Solid State Airplane Engine has No Moving Parts

Yazata Offline
It's designed by MIT, is the size of a model airplane and uses an ion drive.

It carries a custom battery pack and transformer that steps up the voltage to 20,000 volts. There's wires under the wing that are charged to +20 kilovolts, and small metal airfoil shaped things behind the wires charged to - 20 kilovolts.

The leading edge wires ionize nitrogen in the air by knocking electrons off the atoms, resulting in positively charged nitrogen ions and negatively charged electrons. Most of the mass is in the nitrogen ions and these ions are attracted to the trailing negatively charged electrodes. (I suppose that the electrons are repelled, but their mass is negligible. That rearward flow of nitrogen ions (charged nitrogen gas) propels uncharged air molecules along with it and the resulting flow of air produces thrust.

It's not a new idea, but nobody has ever been able to make it work due to battery limitations, control system weight and stuff like that. But new technology allows those old problems to be solved.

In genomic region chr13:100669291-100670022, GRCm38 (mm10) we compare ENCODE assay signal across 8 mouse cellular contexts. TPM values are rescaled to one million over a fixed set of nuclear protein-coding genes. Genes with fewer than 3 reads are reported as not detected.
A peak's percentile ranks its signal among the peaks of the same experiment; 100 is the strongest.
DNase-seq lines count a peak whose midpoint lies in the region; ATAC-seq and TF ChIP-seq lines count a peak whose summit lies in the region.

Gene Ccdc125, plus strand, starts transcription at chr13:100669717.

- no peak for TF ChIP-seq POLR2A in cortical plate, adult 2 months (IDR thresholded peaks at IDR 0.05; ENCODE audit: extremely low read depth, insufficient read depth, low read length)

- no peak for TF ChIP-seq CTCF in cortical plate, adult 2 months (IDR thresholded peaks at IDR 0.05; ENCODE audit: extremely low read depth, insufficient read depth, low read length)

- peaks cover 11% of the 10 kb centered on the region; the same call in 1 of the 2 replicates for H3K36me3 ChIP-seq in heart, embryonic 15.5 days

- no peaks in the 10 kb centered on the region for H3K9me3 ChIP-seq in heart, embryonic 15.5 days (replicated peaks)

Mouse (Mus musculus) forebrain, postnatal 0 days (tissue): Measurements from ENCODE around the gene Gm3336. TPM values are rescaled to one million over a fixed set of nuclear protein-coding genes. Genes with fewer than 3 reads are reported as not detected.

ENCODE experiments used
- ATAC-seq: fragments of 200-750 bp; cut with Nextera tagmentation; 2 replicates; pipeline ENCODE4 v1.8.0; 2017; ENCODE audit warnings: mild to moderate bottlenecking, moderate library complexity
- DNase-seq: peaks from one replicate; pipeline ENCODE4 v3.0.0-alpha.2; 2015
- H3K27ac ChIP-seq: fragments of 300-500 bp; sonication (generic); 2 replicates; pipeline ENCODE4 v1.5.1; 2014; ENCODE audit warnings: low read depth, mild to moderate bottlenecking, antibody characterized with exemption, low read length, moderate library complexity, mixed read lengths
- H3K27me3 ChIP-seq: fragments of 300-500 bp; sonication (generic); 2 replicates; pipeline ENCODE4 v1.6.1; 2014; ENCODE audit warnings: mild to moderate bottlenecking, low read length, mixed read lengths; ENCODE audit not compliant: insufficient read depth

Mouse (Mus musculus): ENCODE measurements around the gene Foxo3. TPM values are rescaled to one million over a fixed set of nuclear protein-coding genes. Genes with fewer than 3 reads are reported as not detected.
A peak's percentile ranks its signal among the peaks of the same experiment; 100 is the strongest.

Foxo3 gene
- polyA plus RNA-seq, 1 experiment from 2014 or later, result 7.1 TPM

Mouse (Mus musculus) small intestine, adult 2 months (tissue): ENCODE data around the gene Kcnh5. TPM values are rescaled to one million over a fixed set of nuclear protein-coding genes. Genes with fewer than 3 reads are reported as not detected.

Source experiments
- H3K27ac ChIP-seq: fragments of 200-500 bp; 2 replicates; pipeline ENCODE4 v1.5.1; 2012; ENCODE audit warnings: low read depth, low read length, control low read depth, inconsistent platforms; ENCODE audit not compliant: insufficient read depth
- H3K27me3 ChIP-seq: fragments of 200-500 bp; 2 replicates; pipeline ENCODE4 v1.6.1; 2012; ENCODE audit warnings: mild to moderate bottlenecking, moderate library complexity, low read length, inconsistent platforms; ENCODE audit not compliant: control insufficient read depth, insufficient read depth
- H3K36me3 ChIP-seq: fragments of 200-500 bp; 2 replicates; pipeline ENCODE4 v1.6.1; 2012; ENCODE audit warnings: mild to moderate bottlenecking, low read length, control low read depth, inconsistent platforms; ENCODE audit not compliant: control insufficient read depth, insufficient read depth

It's completely silent and they say that one of the cool things about it is that as they scale it up, it should become more rather than less efficient. They don't know if they can make one big enough to carry a human being, but it should be useful for silent unmanned drone-like things. I suppose that a big limitation might be battery life.

Existing aircraft engines have lots of rapidly moving parts (turbines and so on) that can go wrong. This has no moving parts so it has less chance of failure and will be more easily maintained.

Watch a video of it here:

According to the engineer narrating the video, the first guy to try this many years ago was trying to use high voltage electrodes to invent antigravity. He did manage to reduce the weight of his apparatus and thought that he had succeeded, but what he had really done was create an ion wind that produced downward thrust.

[Image: MIT-Motorless-Plane-02-PRESS%20(1).jpg]

[Image: MIT-Motorless-Plane-02-PRESS%20(1).jpg]

C C Offline
I usually fantasize about utopias of self-repairing machines, but solid-state simplicity might be a runner-up. (Hah, as if some SS devices actually have fewer components to burn out).


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